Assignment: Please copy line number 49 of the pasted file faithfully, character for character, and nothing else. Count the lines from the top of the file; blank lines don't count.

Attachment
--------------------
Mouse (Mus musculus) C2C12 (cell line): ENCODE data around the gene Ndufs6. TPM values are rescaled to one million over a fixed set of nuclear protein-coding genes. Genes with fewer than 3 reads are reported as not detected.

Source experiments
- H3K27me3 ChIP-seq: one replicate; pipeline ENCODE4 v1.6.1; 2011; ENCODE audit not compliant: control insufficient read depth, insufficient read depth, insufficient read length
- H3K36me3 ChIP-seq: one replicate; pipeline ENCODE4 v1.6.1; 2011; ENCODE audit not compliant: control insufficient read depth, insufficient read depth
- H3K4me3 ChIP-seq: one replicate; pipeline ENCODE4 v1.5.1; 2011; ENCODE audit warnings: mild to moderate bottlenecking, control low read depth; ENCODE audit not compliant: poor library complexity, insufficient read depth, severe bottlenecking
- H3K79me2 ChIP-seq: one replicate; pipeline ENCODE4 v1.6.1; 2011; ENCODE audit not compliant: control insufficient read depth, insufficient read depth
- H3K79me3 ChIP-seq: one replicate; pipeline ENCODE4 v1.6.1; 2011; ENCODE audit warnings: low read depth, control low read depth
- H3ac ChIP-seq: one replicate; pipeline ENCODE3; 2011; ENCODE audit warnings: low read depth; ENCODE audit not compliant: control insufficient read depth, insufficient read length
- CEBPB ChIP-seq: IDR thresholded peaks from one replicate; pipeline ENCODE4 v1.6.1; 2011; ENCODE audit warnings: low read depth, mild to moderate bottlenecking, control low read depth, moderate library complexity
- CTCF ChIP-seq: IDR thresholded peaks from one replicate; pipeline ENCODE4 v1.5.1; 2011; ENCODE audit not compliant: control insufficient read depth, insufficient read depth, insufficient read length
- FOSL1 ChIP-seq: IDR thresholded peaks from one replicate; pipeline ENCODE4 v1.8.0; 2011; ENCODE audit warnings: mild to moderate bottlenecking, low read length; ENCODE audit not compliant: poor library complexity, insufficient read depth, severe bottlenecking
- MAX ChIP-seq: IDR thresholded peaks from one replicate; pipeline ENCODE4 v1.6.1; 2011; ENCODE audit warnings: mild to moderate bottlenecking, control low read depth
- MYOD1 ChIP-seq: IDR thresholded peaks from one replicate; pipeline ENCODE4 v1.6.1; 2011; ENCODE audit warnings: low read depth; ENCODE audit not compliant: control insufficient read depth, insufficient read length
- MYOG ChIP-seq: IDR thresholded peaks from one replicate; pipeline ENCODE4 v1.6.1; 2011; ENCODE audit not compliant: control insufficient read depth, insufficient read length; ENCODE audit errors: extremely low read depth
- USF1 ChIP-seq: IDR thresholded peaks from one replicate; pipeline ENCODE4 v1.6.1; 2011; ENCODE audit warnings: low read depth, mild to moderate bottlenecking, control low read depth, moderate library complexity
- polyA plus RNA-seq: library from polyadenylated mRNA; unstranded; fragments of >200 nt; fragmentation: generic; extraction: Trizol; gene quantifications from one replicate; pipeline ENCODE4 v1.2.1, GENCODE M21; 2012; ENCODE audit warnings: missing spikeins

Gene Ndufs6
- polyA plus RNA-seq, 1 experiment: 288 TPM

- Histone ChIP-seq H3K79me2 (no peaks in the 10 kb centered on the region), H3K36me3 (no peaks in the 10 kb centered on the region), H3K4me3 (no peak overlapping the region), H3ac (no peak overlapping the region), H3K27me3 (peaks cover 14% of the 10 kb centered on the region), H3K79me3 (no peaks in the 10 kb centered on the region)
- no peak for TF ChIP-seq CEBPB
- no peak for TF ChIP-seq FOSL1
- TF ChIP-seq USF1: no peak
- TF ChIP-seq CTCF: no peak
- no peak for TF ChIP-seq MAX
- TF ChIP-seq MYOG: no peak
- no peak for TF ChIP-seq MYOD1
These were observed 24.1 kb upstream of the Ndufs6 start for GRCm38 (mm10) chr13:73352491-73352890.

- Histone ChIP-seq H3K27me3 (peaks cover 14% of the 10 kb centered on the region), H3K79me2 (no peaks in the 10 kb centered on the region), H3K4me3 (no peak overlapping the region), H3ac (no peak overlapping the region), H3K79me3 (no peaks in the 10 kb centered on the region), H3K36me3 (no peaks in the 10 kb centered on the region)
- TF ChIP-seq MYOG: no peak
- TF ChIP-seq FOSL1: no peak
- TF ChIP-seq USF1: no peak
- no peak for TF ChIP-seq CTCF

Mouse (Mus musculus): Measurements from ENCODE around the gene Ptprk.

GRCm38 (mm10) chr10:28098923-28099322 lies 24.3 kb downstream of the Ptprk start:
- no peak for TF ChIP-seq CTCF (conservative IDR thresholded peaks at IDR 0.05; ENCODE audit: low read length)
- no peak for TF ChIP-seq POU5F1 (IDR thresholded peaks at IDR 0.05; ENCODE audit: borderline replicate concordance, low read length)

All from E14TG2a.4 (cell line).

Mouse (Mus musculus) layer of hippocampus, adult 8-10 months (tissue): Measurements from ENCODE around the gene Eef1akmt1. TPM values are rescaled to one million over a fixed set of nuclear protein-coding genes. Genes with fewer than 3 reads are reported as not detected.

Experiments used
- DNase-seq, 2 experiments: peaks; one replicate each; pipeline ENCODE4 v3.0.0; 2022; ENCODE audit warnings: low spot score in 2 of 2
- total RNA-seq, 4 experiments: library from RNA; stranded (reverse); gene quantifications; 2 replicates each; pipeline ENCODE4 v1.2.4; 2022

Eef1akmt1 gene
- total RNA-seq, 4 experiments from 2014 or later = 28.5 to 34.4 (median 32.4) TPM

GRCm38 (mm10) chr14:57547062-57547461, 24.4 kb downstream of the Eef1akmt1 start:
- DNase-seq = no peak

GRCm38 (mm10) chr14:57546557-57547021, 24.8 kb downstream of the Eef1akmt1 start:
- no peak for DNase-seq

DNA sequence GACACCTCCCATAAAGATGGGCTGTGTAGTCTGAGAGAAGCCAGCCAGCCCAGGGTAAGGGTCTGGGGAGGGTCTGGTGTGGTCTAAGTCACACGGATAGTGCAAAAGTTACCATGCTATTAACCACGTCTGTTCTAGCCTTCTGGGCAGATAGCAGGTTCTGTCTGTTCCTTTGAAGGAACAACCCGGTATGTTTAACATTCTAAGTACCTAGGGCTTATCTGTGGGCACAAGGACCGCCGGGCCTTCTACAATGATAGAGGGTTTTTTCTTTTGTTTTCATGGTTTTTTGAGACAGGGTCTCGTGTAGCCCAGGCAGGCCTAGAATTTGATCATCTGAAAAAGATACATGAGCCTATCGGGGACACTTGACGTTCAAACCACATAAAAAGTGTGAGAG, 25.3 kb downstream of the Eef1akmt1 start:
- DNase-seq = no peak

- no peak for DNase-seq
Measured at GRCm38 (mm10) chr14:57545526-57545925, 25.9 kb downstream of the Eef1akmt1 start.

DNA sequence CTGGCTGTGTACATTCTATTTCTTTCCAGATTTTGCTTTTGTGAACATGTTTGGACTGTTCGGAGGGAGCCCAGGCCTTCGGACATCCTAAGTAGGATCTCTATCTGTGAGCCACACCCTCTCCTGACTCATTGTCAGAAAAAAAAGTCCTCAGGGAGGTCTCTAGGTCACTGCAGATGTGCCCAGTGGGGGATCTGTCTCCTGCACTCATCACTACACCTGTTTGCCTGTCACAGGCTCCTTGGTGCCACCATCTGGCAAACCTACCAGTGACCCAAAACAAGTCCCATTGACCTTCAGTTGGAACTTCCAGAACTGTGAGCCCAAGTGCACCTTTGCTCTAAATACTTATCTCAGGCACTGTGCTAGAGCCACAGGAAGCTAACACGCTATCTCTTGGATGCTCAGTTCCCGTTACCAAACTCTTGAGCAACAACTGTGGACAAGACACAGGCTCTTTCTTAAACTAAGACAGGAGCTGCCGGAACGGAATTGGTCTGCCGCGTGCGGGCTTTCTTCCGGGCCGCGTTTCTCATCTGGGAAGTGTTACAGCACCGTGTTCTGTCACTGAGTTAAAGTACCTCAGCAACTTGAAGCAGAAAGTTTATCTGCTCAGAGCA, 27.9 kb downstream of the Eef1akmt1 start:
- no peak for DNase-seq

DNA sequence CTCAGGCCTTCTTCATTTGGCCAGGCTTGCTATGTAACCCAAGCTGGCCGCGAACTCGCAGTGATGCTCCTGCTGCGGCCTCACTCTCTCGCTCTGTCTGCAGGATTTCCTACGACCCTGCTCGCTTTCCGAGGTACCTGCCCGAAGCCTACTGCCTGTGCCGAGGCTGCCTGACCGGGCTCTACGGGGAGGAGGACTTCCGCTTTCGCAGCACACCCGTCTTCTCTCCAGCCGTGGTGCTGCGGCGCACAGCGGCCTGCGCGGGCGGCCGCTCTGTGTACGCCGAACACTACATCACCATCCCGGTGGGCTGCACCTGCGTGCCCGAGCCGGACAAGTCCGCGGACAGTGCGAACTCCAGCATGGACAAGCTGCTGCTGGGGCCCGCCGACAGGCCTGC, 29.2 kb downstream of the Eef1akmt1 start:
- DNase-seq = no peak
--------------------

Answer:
- DNase-seq = no peak